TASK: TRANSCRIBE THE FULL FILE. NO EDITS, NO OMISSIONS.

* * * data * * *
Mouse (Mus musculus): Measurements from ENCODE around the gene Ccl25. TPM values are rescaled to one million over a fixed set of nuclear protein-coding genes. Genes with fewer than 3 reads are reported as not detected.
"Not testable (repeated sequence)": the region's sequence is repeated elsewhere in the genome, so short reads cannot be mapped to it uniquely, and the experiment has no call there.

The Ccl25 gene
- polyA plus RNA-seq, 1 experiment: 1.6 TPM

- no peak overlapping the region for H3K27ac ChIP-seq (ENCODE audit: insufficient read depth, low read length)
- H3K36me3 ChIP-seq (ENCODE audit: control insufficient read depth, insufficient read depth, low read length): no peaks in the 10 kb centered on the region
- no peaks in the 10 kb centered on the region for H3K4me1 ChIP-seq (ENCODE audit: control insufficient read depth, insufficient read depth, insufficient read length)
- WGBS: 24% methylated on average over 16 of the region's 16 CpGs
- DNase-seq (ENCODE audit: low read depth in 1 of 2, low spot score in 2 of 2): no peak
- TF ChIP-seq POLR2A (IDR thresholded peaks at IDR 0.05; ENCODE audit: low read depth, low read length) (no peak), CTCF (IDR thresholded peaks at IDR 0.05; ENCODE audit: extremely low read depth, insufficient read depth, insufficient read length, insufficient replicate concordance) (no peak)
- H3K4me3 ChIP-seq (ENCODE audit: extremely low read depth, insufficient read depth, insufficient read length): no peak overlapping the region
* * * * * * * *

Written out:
Mouse (Mus musculus): Measurements from ENCODE around the gene Ccl25. TPM values are rescaled to one million over a fixed set of nuclear protein-coding genes. Genes with fewer than 3 reads are reported as not detected.
"Not testable (repeated sequence)": the region's sequence is repeated elsewhere in the genome, so short reads cannot be mapped to it uniquely, and the experiment has no call there.

The Ccl25 gene
- polyA plus RNA-seq, 1 experiment: 1.6 TPM

- no peak overlapping the region for H3K27ac ChIP-seq (ENCODE audit: insufficient read depth, low read length)
- H3K36me3 ChIP-seq (ENCODE audit: control insufficient read depth, insufficient read depth, low read length): no peaks in the 10 kb centered on the region
- no peaks in the 10 kb centered on the region for H3K4me1 ChIP-seq (ENCODE audit: control insufficient read depth, insufficient read depth, insufficient read length)
- WGBS: 24% methylated on average over 16 of the region's 16 CpGs
- DNase-seq (ENCODE audit: low read depth in 1 of 2, low spot score in 2 of 2): no peak
- TF ChIP-seq POLR2A (IDR thresholded peaks at IDR 0.05; ENCODE audit: low read depth, low read length) (no peak), CTCF (IDR thresholded peaks at IDR 0.05; ENCODE audit: extremely low read depth, insufficient read depth, insufficient read length, insufficient replicate concordance) (no peak)
- H3K4me3 ChIP-seq (ENCODE audit: extremely low read depth, insufficient read depth, insufficient read length): no peak overlapping the region